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Call Of Duty: Modern Warfare 3 Review - Running On Empty

  • Top-notch gunplay
  • Fluid movement
  • Overall familiar "Call of Duty" experience
  • Uninspired campaign and a general lack of innovation
  • Overreliance on microtransactions
  • Overall familiar "Call of Duty" experience

An Xbox Series X code for "Call of Duty: Modern Warfare 3" was purchased by the writer for this review. The game is available now on PS4, PS5, Xbox Series X|S, and PC.

The "Call of Duty" franchise, a titan in the gaming world, has stumbled with its latest entry, "Call of Duty: Modern Warfare 3." It's like attending a much-hyped party only to find stale chips and flat soda, not to mention only enough to satisfy a few of the guests. This isn't the groundbreaking experience we were promised; instead, we're left with a sense of déjà vu and a longing for the series' glory days.


The campaign in "Modern Warfare 3" picks up where "Modern Warfare 2" left off, reintroducing the infamous villain Vladimir Makarov. However, rather than an explosive narrative, we are presented with a disappointingly underwhelming experience. The story, which should have been a rollercoaster ride of intrigue and suspense, feels more like a lazy river of clichés and missed opportunities.

Players look for emotional depth and connection with characters, otherwise, why should we care? Unfortunately, this campaign is about as emotionally engaging as a mannequin. The cast of Task Force 141, despite their potential, is reduced to cardboard cutouts spouting military jargon. It's hard to care about saving the world when everything feels so surface-level. The campaign's duration is another letdown, coming in at about three and a half hours, leaving players unfulfilled and craving more substance. The new open combat missions look good on paper, but still ultimately end up being underwhelming — especially with the way that they squander the series' signature fast-paced chaos and sense of urgency.


Multiplayer: A Familiar Tune with Off-Key Notes

Multiplayer has always been the heart of "Call of Duty," and in "Modern Warfare 3," it's like a greatest hits album with a few new tracks that nobody asked for. The gunplay remains top-notch, and the movement is fluid, but the lack of original maps feels like a creative bankruptcy. Players are served a reheated meal of remastered maps from 2009's "Modern Warfare 2," which, while visually appealing, have been tweaked to fit a more cluttered and claustrophobic design philosophy.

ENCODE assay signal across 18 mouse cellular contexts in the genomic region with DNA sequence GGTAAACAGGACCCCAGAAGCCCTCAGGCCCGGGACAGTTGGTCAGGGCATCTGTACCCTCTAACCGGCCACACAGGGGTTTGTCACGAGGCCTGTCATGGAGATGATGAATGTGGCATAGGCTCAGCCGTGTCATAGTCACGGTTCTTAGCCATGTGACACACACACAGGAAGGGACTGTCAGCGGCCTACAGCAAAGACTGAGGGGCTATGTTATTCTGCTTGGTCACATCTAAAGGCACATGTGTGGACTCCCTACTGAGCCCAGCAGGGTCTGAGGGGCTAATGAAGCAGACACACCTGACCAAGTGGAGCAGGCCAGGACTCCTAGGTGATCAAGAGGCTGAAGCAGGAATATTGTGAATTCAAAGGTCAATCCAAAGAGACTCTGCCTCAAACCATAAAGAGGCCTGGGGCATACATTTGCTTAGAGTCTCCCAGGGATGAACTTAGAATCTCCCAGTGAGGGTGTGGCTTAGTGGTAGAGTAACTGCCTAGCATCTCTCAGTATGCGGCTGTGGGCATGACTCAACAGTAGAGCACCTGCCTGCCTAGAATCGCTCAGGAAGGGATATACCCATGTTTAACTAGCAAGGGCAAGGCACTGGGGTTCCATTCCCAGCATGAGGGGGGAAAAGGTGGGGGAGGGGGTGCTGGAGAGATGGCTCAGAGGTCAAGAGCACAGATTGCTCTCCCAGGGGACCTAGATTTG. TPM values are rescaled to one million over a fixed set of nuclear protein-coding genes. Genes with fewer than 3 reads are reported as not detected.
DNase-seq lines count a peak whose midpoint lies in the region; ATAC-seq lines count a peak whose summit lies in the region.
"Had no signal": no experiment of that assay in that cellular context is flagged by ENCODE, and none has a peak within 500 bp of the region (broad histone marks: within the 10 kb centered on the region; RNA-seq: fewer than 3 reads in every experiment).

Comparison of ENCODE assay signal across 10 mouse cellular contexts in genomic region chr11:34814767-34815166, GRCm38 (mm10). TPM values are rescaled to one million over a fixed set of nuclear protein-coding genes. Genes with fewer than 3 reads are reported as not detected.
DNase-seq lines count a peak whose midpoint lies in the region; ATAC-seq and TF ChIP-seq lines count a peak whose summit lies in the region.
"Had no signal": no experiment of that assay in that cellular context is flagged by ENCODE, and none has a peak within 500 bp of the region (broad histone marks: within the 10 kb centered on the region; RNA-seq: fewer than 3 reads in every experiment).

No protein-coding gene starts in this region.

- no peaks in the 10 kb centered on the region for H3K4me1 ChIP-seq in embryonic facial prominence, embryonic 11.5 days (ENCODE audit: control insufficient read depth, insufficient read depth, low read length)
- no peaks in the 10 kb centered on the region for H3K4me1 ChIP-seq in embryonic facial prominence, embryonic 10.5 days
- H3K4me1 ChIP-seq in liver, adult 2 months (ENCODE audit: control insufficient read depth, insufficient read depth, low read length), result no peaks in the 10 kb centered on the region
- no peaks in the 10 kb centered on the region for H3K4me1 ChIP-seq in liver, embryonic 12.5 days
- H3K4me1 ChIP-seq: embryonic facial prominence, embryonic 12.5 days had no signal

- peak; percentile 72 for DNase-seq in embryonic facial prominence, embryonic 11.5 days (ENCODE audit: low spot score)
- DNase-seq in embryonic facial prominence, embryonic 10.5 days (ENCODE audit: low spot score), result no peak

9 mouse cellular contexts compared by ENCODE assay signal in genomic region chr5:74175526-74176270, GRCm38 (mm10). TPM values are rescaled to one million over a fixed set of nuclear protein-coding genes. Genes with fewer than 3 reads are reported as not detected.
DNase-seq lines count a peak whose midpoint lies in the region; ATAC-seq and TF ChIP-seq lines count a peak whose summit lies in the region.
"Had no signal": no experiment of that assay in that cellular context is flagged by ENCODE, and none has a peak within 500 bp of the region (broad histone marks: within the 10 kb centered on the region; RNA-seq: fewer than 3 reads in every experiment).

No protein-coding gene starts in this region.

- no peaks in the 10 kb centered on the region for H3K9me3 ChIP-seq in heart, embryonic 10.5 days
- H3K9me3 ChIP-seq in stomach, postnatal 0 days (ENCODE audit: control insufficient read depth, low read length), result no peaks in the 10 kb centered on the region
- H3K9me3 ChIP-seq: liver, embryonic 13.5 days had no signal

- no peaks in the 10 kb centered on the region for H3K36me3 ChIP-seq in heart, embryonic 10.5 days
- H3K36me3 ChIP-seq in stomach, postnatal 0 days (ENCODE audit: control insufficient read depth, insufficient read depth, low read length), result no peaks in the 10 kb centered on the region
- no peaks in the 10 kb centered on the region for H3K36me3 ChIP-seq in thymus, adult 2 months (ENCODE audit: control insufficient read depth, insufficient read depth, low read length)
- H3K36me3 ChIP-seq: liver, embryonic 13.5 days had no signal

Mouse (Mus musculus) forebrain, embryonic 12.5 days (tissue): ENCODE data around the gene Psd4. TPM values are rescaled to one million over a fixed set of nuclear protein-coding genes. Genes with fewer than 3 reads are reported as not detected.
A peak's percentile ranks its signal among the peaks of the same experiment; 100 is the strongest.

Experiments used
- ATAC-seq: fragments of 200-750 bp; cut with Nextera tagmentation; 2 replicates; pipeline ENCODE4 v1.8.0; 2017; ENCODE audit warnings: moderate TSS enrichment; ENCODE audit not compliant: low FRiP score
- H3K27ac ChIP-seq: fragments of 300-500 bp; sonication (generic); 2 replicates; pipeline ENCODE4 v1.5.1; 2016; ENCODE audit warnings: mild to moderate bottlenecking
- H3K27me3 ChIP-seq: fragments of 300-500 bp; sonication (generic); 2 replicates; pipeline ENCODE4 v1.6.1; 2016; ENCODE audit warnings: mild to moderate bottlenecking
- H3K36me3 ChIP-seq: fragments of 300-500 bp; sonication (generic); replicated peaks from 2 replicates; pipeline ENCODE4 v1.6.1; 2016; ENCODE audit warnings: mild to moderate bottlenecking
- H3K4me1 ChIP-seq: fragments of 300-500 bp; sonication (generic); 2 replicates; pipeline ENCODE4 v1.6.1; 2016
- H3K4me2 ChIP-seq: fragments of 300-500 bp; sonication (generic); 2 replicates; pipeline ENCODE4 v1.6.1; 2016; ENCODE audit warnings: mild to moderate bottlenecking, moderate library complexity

The game's focus on microtransactions also continues to be intrusive, annoying, and a blatant cash grab that treats players as wallets rather than warriors. Do you need to pay to win or have a good time? No, but this shift towards a monetized model — which we all saw coming over the past few releases — makes the game feel more like a storefront than a battlefield.

Ultimately, fans of "Call of Duty" multiplayer will find plenty of things to participate in and enjoy. But it's also nothing that they haven't already played before.

The Annual Release Conundrum: Quality vs. Quantity

"Modern Warfare 3" embodies the ongoing issue that not only plagues the "Call of Duty" series, but also affects other annual franchises like "NBA 2K" and "Madden." The game feels rushed, as if it was hastily pushed out to meet an annual deadline rather than to uphold the highest quality standards. The lack of innovation in each new installment becomes increasingly evident, again raising the constantly asked question of whether we truly need a new "Call of Duty" every year, or even every two or three years. It becomes even more apparent when you realize that, essentially, it's the same game with just a fresh coat of paint.


In contrast, taking a page from the "UFC" gaming franchise could offer a better approach. Instead of releasing titles annually, "UFC" keeps fans engaged for a handful of years with each release through regular roster updates and quality-of-life patches. This approach not only ensures a longer development cycle but also allows for more substantial improvements. Perhaps it's about time the industry as a whole realizes that sometimes less can actually be more, especially when it comes to delivering a truly exceptional gaming experience.

For the Diehards and the Dabblers

For the dedicated "Call of Duty" fanatics, "Modern Warfare 3" will be a familiar playground that's easy enough to swallow down. They'll dive into the multiplayer with the zeal of a kid in a candy store. However, for more casual players or those new to the series, this isn't a party you'll regret missing. It's the same old song and dance, and the tune is getting old and tired.


"Call of Duty: Modern Warfare 3" feels like a franchise running on fumes. It's a game that could have been so much more but settles into mediocrity for the sake of staying in the conversation. The multiplayer, while still fun enough, is marred by a lack of originality and an overbearing focus on monetization. The campaign, a critical part of any "Call of Duty" experience, falls flat with its uninspired narrative and forgettable characters.

In a year where gamers' options are vast and varied, "Modern Warfare 3" doesn't do enough to stand out as we head into the holiday season and heightened conversations surrounding Game of the Year. It's a clear example of a series in need of a recharge, a fresh perspective, or perhaps even better, a break. This iteration gets a 4 out of 10, not because it's an outright disaster, but because it's a shadow of what "Call of Duty" can and should be. Let's hope the next invitation to this once-great party brings back the excitement we've been missing. And, even more hopefully, let's hope that release is five years away, when we actually want a new iteration.